A team behind the open source automation tool Jenkins published a patch for a critical vulnerability that could allow permission checks to be bypassed through the use of specially-crafted URLs.
https://jenkins.io/security/advisory/2018-12-05/

Microsoft took the first step in advocacy for the regulation of a facial recognition technology.
https://blogs.microsoft.com/on-the-issues/2018/12/06/facial-recognition-its-time-for-action/

A recent variant of a Shamoon malware wiped around ten percent PCs of the Italian oil and gas company Saipem.
https://www.zdnet.com/article/shamoon-malware-destroys-data-at-italian-oil-and-gas-company/

Russian State Duma is going to prohibit Russian servicemen from publishing personal information online.
https://informnapalm.org/en/seared-by-napalm-russian-state-duma-advances-legislation-banning-russian-servicemen-from-publishing-personal-information-online/

Researcher Natalie Silvanovich from the Google Project Zero fuzzed WhatsApp application and (surprisingly) didn't find exploitable bugs, just a heap corruption.
https://googleprojectzero.blogspot.com/2018/12/adventures-in-video-conferencing-part-3.html

Australian guys, there is a GitHub repository where you can ask legal questions about the terrible Assistance and Access Bill. The questions are answered by lawyers.
https://github.com/alfiedotwtf/AABillFAQ

InfoSec Week 31, 2017

A new version of the Svpeng Android banking trojan is able to record everything users type on their devices. Crazy stuff.
https://b0n1.blogspot.sk/2017/08/android-banking-trojan-misuses.html https://www.bleepingcomputer.com/news/security/new-version-of-dangerous-android-malware-sold-on-russian-hacking-forum/

Great blog by Kaspersky Lab about the steganography techniques used by malware for data exfiltration, covert communication.
https://securelist.com/steganography-in-contemporary-cyberattacks/79276/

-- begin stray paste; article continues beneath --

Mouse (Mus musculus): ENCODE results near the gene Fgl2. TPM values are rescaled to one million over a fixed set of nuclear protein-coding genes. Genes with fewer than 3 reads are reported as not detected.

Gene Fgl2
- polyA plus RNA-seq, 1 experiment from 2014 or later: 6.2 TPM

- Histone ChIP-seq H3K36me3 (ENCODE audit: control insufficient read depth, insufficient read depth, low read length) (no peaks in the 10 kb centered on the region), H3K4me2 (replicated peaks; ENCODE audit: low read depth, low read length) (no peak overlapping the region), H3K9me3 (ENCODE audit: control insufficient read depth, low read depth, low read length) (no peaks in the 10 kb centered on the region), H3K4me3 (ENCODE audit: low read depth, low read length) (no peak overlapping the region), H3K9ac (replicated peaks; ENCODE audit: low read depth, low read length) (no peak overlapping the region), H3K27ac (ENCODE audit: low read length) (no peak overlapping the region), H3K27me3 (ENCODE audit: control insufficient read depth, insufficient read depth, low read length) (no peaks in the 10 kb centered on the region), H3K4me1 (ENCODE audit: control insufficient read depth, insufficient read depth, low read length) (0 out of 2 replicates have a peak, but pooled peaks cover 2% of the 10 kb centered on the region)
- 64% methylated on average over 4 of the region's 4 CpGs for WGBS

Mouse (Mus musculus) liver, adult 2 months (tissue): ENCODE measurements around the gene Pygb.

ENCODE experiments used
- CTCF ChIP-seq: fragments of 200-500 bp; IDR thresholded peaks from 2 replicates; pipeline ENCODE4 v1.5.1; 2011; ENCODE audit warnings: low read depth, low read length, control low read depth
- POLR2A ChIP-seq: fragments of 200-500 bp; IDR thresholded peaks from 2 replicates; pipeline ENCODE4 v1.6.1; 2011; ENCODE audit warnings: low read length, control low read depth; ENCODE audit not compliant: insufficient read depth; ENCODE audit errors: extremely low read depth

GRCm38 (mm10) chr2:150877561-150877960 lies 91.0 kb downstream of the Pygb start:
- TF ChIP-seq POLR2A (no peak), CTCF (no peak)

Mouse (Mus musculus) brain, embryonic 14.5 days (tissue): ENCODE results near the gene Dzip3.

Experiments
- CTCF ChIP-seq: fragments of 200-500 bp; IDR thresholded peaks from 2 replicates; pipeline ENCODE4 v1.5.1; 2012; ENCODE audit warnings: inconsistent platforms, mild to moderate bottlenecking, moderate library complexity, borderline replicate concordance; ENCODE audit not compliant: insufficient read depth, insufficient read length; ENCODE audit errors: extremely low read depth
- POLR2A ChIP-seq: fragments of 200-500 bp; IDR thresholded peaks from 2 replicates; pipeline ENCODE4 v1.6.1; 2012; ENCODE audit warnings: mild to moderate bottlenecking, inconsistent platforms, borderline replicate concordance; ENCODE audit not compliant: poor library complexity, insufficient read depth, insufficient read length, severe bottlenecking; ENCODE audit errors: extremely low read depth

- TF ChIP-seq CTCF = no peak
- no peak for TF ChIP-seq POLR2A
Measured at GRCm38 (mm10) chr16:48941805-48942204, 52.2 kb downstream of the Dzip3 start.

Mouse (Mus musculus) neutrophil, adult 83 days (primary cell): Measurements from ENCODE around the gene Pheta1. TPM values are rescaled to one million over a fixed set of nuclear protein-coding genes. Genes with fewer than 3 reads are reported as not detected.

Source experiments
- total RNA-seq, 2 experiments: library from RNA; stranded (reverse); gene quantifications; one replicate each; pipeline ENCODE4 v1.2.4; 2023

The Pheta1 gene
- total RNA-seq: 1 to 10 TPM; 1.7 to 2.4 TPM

Software researcher from Trail of Bits put Windows Defender to the sandbox.
https://blog.trailofbits.com/2017/08/02/microsoft-didnt-sandbox-windows-defender-so-i-did/

Proofpoint researchers found a spear phishing campaign delivering Carbanak malware to the U.S. restaurant chains.
https://www.proofpoint.com/us/threat-insight/post/fin7carbanak-threat-actor-unleashes-bateleur-jscript-backdoor

How to completely take over the ones online identity? This guy demonstrated that practically.
https://defaultnamehere.tumblr.com/post/163734466355/operation-luigi-how-i-hacked-my-friend-without

Airbnb released the open-source serverless framework for detecting malicious files called BinaryAlert. It uses YARA rules, and takes advantage of AWS Lambda functions for analysis instead of a traditional server architecture. Also uses Terraform to manage underlying infrastructure. Interesting project.
https://medium.com/airbnb-engineering/binaryalert-real-time-serverless-malware-detection-ca44370c1b90

TrickBot malware added worm-like SMB spreading module popularized by WannaCry, Petya samples.
https://www.flashpoint-intel.com/blog/new-version-trickbot-adds-worm-propagation-module/

Analysis of the Juniper ScreenOS randomness subsystem backdoor Dual EC backdoor. Complex, Fascinating stuff.
From the research paper: "The more sophisticated of these vulnerabilities was a passive VPN decryption capability, enabled by a change to one of the elliptic curve points used by the Dual EC pseudorandom number generator"
https://www.cs.uic.edu/~s/papers/juniper2016/juniper2016.pdf

Gophish is an open-source phishing toolkit designed for businesses and penetration testers. It provides the ability to quickly and easily setup and execute phishing engagements and security awareness training.
https://github.com/gophish/gophish

Cisco CSIRT has released GOSINT, open source threat intelligence gathering and processing framework.
https://github.com/ciscocsirt/GOSINT

A generic unpacker for packed Android applications released by the Check Point researchers.
https://github.com/CheckPointSW/android_unpacker